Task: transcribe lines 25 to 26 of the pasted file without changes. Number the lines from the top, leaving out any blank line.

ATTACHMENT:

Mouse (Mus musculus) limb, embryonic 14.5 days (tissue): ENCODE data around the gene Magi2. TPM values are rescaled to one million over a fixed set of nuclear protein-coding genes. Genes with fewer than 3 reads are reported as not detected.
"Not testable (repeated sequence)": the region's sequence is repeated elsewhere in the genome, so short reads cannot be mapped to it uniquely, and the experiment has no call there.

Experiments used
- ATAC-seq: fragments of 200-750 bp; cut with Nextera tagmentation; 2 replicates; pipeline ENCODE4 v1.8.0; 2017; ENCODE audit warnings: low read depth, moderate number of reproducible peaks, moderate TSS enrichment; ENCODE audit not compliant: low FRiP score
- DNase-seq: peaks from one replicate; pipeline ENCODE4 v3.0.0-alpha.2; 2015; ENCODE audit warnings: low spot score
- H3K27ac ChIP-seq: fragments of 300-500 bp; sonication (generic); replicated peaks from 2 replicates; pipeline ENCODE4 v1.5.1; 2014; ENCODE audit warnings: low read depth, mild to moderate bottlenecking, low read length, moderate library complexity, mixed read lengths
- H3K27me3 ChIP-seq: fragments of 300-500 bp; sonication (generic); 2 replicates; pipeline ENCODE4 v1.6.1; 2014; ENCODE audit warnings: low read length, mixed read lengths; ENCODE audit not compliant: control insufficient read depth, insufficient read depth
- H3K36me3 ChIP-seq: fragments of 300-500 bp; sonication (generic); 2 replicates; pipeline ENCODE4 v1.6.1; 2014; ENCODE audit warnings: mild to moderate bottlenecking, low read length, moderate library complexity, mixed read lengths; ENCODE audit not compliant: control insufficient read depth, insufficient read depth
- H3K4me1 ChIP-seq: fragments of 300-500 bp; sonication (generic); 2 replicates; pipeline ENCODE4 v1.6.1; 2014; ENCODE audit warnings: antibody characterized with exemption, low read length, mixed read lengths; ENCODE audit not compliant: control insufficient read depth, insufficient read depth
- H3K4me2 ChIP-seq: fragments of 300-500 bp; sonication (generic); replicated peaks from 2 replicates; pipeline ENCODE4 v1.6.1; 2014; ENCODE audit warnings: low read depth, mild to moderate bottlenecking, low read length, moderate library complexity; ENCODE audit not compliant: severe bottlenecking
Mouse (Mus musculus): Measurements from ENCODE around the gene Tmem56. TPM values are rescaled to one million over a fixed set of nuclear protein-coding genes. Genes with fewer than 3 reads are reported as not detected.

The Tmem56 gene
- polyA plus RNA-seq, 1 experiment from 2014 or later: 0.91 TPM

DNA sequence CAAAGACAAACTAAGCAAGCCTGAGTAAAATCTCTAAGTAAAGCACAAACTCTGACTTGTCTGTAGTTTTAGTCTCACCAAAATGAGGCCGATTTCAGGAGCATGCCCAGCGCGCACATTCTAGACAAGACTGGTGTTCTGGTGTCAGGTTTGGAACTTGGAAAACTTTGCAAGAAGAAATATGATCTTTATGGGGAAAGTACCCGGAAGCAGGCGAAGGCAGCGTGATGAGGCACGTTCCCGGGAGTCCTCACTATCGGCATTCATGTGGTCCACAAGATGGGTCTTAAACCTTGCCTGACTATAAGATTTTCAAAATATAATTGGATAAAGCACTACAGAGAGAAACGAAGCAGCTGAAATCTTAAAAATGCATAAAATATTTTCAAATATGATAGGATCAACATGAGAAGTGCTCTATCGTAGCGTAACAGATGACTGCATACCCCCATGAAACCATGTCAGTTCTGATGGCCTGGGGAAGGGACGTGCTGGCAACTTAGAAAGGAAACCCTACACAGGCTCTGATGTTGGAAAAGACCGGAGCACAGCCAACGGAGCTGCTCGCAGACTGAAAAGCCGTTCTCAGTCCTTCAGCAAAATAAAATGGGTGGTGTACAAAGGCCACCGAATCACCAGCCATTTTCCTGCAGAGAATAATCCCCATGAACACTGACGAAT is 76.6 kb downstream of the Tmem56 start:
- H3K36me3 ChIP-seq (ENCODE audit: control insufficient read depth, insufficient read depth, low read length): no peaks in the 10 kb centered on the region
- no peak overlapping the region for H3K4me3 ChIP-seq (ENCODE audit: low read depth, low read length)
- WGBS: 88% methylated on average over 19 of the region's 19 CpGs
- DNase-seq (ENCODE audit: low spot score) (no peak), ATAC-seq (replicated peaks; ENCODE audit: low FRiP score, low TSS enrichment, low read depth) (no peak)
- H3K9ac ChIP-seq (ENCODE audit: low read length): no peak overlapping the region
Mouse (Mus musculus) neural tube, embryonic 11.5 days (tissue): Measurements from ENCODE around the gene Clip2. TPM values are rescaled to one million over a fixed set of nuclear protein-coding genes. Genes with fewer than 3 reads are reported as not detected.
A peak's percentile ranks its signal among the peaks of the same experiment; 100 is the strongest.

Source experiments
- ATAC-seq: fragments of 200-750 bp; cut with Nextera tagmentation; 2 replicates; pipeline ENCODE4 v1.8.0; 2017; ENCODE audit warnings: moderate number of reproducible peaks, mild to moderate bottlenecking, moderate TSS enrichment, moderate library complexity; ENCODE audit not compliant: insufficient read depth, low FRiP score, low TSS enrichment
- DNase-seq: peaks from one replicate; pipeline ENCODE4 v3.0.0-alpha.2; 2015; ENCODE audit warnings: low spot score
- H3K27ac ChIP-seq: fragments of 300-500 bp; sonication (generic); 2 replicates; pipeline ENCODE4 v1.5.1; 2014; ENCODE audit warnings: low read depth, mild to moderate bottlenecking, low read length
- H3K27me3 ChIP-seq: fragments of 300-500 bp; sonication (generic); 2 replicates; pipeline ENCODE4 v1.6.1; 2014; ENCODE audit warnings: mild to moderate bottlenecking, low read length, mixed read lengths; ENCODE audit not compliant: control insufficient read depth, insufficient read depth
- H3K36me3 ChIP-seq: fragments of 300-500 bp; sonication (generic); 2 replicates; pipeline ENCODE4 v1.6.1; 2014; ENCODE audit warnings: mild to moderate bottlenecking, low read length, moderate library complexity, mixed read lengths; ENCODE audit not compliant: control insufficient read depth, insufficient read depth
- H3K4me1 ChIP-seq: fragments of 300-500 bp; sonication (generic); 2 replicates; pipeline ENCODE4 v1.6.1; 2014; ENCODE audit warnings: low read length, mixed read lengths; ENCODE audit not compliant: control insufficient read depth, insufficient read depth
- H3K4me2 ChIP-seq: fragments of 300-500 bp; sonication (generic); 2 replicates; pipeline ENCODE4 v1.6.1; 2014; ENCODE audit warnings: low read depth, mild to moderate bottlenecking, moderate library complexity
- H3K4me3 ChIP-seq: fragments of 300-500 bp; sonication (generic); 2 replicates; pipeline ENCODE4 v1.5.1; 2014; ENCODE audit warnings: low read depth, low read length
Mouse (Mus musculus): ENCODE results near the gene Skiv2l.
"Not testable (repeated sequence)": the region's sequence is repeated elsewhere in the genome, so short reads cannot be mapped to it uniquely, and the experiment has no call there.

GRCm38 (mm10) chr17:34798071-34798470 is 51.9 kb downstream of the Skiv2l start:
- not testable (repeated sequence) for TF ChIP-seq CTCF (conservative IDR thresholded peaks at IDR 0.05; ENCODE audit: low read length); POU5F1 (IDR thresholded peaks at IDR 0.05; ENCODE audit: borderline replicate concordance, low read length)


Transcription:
- H3K27ac ChIP-seq: fragments of 300-500 bp; sonication (generic); 2 replicates; pipeline ENCODE4 v1.5.1; 2014; ENCODE audit warnings: low read depth, mild to moderate bottlenecking, low read length
- H3K27me3 ChIP-seq: fragments of 300-500 bp; sonication (generic); 2 replicates; pipeline ENCODE4 v1.6.1; 2014; ENCODE audit warnings: mild to moderate bottlenecking, low read length, mixed read lengths; ENCODE audit not compliant: control insufficient read depth, insufficient read depth